BERLIN — After cinching the town’s first-ever state title, the Berlin Little League (BLL) All-Stars team needed to raise more than $10,000 in less than a week to finance their trip to represent Maryland at the East Regional Championship in Rhode Island next week. Thanks to overwhelming community support, team officials say the goal has been surpassed.
“We’re going to make $12,000,” said Berlin Little League’s Bill Wheatley. “That is amazing in six days.”
When the team of 9-10-year-olds secured the Maryland Championship last Thursday, victory celebrations carried an edge of concern over what would come next. According to Wheatley, some on the team expected to see an asterisk next to their state title saying that they couldn’t defend Maryland at the regional match-up because they couldn’t afford to get there. Wheatley admitted that he personally was worried, since the trip to the state championship had already cost the team thousands of dollars, most of it out of the pockets of parents.
However, within hours of learning that the All Stars would represent Maryland at the East Regional, Wheatley revealed that donations and offers of help began pouring in from the Berlin community.
“It has been overwhelming … Everyone is trying to help us,” he said.
Wheatley explained that whenever the BLL needs to raise money, officials generally go through a structured, albeit slow process of sending letters to the community. But with the six-day window, the only option was a flash fundraiser, one that Wheatley says has caught fire around Berlin.
“This community has really come together,” said BLL President Nornie Bunting.
Representatives of the team were also surprised by where all of the donations are coming from.
“It’s been across the board,” said Team Administrator Jocelyn Smelsire.
She noted that the team is receiving attention from local businesses, community organizations like the Berlin Chamber of Commerce, and private residents.
“We’ve been able to hit a lot of places,” said Smelsire.
One business in particular, Seacrets of Ocean City, received special thanks from the BLL.
“[Seacrets owner] Leighton Moore has always helped out Berlin Little League,” said Wheatley.
Besides making a donation himself, Moore allowed the team to raise money at the entrance to Seacrets twice over the last week and encouraged his staff to collect donations for the team.
Another business that jumped into the effort was Pizza Tugo’s restaurant in Ocean City, which hosted a fundraising dinner for the team on Wednesday that raised about $1,200. With all of the support, Wheatley admitted that his biggest fear is forgetting to acknowledge someone who helped.
“I’m scared we’re going to miss thanking somebody,” he said.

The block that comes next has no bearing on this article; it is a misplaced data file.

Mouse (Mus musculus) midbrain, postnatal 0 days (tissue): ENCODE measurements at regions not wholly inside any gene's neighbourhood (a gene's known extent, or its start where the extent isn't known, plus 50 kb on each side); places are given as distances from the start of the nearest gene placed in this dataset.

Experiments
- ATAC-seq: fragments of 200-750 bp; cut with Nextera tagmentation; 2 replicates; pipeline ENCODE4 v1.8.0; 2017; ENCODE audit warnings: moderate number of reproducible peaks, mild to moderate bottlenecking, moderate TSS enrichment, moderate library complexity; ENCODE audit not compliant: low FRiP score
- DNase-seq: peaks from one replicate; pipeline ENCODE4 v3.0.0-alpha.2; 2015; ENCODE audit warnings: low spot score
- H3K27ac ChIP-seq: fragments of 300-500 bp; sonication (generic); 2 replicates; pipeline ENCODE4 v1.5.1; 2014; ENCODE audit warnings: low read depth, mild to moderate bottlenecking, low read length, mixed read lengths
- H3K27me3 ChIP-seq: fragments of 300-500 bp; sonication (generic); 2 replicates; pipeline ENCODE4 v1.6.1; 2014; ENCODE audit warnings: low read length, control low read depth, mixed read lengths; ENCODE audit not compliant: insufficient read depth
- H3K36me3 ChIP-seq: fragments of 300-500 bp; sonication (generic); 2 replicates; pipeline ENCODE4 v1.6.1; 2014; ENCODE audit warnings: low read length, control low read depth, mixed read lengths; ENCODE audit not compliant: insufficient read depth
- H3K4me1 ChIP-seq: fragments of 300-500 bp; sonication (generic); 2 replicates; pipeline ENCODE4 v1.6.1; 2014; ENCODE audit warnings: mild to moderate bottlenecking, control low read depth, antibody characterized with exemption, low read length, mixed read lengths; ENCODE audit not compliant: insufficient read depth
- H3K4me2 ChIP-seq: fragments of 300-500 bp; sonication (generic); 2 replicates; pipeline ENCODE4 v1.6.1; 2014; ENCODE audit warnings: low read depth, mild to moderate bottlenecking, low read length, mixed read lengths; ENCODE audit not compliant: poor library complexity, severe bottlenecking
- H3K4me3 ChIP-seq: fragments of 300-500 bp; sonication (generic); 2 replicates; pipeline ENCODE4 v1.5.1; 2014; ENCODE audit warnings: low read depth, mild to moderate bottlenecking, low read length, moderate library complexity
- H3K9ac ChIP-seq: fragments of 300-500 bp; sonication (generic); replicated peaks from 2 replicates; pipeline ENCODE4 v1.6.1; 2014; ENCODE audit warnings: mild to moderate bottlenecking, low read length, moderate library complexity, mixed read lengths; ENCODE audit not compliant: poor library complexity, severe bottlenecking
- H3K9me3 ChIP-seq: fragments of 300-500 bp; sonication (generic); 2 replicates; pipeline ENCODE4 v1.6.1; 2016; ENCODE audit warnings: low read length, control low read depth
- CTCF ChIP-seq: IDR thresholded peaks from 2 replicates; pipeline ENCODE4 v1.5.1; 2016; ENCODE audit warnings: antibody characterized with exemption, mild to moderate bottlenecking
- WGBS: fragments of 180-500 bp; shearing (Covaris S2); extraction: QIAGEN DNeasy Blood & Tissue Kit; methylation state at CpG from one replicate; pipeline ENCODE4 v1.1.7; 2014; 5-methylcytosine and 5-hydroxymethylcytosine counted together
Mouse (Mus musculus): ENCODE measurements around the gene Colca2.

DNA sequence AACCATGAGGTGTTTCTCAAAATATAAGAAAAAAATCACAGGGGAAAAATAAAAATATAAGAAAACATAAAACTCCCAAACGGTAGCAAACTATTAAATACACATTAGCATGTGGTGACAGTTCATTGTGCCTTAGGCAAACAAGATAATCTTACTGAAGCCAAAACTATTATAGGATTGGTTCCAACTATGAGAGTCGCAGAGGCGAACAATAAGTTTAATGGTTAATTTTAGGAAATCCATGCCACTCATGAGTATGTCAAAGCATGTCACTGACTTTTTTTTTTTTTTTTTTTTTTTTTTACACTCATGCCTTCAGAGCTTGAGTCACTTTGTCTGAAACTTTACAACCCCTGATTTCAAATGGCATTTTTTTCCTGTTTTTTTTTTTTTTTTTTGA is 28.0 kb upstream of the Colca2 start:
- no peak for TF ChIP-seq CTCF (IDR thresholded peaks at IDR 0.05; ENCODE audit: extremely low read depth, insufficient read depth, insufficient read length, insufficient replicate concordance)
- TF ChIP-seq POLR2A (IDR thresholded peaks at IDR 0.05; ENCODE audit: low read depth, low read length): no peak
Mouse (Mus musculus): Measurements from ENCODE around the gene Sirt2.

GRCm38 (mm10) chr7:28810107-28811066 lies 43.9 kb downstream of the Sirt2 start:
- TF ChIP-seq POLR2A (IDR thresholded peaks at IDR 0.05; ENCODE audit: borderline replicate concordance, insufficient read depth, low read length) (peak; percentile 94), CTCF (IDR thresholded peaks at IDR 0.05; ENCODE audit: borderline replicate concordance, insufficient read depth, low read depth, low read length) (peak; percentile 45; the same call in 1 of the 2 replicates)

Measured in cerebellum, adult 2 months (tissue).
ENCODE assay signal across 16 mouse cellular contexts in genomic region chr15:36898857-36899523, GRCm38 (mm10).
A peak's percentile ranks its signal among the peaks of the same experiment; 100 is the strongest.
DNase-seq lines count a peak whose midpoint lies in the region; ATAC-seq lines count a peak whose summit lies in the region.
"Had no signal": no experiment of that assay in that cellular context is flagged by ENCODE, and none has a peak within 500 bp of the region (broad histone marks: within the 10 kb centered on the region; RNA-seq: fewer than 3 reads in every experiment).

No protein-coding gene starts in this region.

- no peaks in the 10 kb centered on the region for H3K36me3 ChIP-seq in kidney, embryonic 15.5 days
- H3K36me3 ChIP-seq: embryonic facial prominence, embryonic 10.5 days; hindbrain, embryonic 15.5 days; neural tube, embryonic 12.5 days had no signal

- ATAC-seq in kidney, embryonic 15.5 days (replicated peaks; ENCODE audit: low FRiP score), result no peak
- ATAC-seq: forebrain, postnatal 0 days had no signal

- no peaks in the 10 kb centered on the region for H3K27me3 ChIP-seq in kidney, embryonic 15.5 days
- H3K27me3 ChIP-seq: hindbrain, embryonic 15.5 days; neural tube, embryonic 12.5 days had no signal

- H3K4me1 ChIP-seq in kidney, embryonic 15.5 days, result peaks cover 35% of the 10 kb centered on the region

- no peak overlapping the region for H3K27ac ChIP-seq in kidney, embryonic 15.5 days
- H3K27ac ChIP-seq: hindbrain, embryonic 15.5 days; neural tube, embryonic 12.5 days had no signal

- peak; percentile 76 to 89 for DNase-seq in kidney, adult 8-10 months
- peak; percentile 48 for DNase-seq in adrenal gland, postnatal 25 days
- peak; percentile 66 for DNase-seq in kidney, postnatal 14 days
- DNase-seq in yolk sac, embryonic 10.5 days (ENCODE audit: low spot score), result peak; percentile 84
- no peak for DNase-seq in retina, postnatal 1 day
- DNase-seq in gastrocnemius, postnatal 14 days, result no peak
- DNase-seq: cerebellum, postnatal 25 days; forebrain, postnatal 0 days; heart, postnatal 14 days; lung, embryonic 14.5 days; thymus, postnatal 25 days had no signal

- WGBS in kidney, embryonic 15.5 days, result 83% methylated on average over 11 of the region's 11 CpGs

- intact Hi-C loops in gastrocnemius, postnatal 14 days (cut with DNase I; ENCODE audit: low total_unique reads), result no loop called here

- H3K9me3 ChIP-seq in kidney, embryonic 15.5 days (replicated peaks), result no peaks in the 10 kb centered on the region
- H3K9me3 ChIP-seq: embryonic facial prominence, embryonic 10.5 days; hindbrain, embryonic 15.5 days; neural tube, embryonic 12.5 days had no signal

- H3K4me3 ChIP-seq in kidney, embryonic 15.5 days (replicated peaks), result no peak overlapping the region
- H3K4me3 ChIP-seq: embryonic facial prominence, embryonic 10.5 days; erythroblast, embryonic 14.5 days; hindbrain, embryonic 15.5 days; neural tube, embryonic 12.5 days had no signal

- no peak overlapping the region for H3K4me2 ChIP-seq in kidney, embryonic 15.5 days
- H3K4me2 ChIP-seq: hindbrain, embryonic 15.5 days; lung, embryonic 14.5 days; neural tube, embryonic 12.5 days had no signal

Even the town of Berlin itself got into the charitable spirit, making a $2,000 donation to the team from its special allocations fund. Mayor Gee Williams admitted that, while the town making a short-notice donation to a sports team was unusual, the circumstances justified the expense. As mentioned previously, the All-Stars bringing home the state title is a first for the town since BLL started in the 1950’s.
“This is the first time in over 50 years that we’ve had a Little League team do this,” said Williams. “I think it’s another source of genuine community pride.”
With everyone from private donors to entrepreneurs chipping in, representatives are optimistic about generating enough funding to pay for the team’s trip to Rhode Island.
“I don’t know how much we’re going to raise,” said Bunting, adding that the initial $12,000 goal would be just enough to cover basic expenses and travel costs and that he hoped to go beyond that figure.
One thing everyone seemed to agree on was that the unprecedented outpouring of donations and support would not have been possible if people didn’t believe in the team and the sport itself.
“Little League is kind of like motherhood and apple pie,” joked Williams, adding that there were few things as genuinely American as baseball.
“I think a lot of Little League captures the imagination of people,” added Wheatley.
There’s an obvious nostalgia factor as well. In the six decades since its founding, more than a few residents in Berlin remember their own days in Little League, including both Williams and Wheatley. Another point most agree on is that the All Stars have a solid chance of winning the East Regional, which for their age bracket, is the highest level of competition available.
“This is basically their Little League World Series,” said Smelsire.
The team will be heading to Rhode Island with a 10-0 record. Between district and state games, the team scored a total of 134 runs, with a team batting average of .450 in state games and .470 in district.
“I think Berlin has a great chance,” said Bunting.
While the record is impressive, Williams asserted that it was how the team played more so than how well they played that earned them the respect of the community.
“When they win, they win with humility,” he said.
Even on the few occasions where the team was almost faced with defeat, Williams revealed that the players kept their resolve at all times and conducted themselves with perfect sportsmanship.
In acknowledgment of that, Berlin will host a parade for the team on Aug. 14, after they have returned from the July 31-Aug. 6 East Regional. The parade will begin at 11 a.m. on Tripoli St. Williams added that, even if Berlin doesn’t win at regionals, the parade will still go on as planned.
“These young men have already shown that they have the right stuff,” he said.